According to the BBC, Iris had identified the café as a potential business for her lover but without experience or capital, Kirk required considerable assistance to secure the contract. Iris Robinson was present when Castlereagh Borough Council authorised the lease of the Lock Keeper’s Inn to be granted to Kirk.
McCambley’s application was apparently the only one to meet the criteria of the lease. As a councillor, Iris Robinson is obliged to declare any interest when council approval is being sought. She did not. Castlereagh Borough council is currently considering how to conduct an inquiry into how the tender for the Lock Keeper’s Inn café was awarded. The PSNI have also announced an investigation into the Strangford MP’s financial affairs.
A further allegation focuses on the conduct of Peter Robinson and his response to learning of his wife’s affair and attendant financial irregularities. It is clear that Peter’s intervention resulted in the bulk of the £50,000 being returned. But his failure to inform the relevant authorities about his wife’s financial dealings has been questioned.
There are currently three main investigations into the conduct of Peter Robinson - an investigation by the Assembly’s Committee on Standards and Privileges, a legal probe by the Office of First Minister and Deputy First Minister into the ministerial code and an investigation by the British House of Commons Standards in Public Life Committee.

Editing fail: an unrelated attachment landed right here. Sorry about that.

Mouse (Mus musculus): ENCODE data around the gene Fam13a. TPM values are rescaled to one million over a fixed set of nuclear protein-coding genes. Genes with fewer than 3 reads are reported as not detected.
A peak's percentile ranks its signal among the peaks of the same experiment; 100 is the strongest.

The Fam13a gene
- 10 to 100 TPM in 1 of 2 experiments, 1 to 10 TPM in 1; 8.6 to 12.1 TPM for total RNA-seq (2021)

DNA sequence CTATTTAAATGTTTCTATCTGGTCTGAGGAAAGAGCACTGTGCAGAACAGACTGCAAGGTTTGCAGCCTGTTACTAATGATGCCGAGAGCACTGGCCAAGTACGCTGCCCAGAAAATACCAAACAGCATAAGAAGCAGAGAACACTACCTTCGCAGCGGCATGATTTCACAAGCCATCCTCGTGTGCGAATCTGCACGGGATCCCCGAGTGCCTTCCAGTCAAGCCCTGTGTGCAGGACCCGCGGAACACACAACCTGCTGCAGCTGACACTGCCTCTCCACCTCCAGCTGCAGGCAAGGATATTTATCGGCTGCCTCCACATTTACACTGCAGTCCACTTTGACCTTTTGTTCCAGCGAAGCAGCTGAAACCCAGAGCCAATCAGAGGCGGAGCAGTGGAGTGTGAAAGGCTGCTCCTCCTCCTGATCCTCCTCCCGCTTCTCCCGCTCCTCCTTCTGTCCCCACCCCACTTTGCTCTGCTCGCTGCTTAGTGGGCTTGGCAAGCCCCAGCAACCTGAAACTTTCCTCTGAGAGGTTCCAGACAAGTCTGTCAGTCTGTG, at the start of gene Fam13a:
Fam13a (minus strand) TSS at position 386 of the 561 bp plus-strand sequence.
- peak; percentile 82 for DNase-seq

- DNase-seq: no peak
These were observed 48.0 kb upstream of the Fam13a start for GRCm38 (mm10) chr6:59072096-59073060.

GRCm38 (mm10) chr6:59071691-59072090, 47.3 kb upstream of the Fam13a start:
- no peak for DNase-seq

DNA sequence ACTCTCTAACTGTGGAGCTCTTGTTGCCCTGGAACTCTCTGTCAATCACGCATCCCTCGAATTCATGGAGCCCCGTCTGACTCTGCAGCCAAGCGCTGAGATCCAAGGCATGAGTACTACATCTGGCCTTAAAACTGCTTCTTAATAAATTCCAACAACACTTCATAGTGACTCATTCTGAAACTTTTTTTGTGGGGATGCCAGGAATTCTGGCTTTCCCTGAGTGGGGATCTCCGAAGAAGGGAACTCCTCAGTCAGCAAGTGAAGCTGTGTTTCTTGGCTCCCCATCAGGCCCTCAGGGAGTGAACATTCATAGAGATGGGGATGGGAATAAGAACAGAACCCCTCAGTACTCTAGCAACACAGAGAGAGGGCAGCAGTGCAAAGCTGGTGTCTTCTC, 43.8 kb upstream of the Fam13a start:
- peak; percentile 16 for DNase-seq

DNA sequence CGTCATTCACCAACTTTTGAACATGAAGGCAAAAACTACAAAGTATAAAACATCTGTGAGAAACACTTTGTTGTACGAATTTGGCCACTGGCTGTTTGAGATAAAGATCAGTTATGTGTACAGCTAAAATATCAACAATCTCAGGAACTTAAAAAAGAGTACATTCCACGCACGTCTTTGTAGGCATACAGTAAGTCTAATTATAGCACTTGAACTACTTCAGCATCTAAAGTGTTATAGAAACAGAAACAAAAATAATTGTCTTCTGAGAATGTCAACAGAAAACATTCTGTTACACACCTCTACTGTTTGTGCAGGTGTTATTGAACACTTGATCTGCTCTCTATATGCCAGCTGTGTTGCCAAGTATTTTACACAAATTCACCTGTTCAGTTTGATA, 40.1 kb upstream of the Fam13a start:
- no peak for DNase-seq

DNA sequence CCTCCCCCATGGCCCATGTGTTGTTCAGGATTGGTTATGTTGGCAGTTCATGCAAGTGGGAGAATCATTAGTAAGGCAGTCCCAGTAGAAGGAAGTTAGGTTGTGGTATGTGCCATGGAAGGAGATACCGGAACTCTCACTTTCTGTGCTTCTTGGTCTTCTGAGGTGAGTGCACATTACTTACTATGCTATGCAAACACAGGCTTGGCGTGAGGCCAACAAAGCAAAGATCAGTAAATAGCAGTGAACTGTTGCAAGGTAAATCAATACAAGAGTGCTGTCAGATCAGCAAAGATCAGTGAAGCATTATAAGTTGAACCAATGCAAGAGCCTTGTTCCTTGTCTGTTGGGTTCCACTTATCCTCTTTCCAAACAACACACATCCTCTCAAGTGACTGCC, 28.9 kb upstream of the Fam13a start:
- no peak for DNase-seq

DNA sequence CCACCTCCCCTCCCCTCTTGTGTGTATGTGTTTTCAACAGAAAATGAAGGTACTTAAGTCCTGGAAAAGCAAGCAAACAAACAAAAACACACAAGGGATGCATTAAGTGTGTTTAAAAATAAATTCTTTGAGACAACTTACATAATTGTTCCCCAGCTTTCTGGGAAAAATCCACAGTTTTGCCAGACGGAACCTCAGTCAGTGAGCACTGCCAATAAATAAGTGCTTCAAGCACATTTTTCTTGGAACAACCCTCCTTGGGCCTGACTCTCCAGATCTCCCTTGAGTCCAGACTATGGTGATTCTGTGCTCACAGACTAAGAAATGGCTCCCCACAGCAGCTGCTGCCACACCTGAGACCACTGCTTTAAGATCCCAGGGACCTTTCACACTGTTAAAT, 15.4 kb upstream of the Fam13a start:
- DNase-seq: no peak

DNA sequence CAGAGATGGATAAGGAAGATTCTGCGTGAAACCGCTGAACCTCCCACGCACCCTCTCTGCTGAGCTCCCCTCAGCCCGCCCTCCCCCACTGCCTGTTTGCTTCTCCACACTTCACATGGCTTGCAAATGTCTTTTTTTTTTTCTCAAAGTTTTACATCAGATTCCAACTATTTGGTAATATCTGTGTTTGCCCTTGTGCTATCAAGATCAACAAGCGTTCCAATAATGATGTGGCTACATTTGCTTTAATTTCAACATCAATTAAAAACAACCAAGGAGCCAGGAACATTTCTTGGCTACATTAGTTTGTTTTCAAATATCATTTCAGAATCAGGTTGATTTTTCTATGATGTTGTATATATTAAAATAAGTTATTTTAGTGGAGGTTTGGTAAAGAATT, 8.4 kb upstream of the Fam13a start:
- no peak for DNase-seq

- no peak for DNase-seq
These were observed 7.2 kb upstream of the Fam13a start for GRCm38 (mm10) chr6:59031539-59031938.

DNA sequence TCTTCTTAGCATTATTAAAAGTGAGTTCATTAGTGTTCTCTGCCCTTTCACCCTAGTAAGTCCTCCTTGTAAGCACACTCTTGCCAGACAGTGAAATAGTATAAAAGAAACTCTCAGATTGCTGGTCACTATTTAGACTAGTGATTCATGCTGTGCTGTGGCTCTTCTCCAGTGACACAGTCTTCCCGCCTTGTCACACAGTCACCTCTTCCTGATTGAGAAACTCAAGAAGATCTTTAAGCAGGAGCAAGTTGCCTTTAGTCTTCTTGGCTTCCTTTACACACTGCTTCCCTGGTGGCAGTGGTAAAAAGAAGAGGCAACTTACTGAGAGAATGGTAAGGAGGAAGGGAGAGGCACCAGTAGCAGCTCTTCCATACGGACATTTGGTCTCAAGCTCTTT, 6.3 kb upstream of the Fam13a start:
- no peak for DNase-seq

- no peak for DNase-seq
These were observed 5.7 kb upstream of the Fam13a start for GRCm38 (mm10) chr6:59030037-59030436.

On Saturday the DUP announced it had sacked Iris Robinson and she had stood down from all her elected positions. According to Peter, his wife currently remains too ill to be questioned and is receiving “acute psychiatric care” by the Belfast Health and Social Care Trust.
On Monday, having received the “wholehearted support” of his DUP party colleagues, in a statement delivered by the speaker, Peter Robinson announced he would stand down as First Minister for six weeks to “devote time to deal with family matters” and “to defend myself from an unfounded and mischievous allegation”.
“I have asked the minister for enterprise, Arlene Foster MLA, to carry out the functions of the Office of the First Minister for a short time,” ran the statement
Within minutes of the announcement by Speaker Will Hay, Arlene Foster was at the dispatch box addressing the Assembly chamber.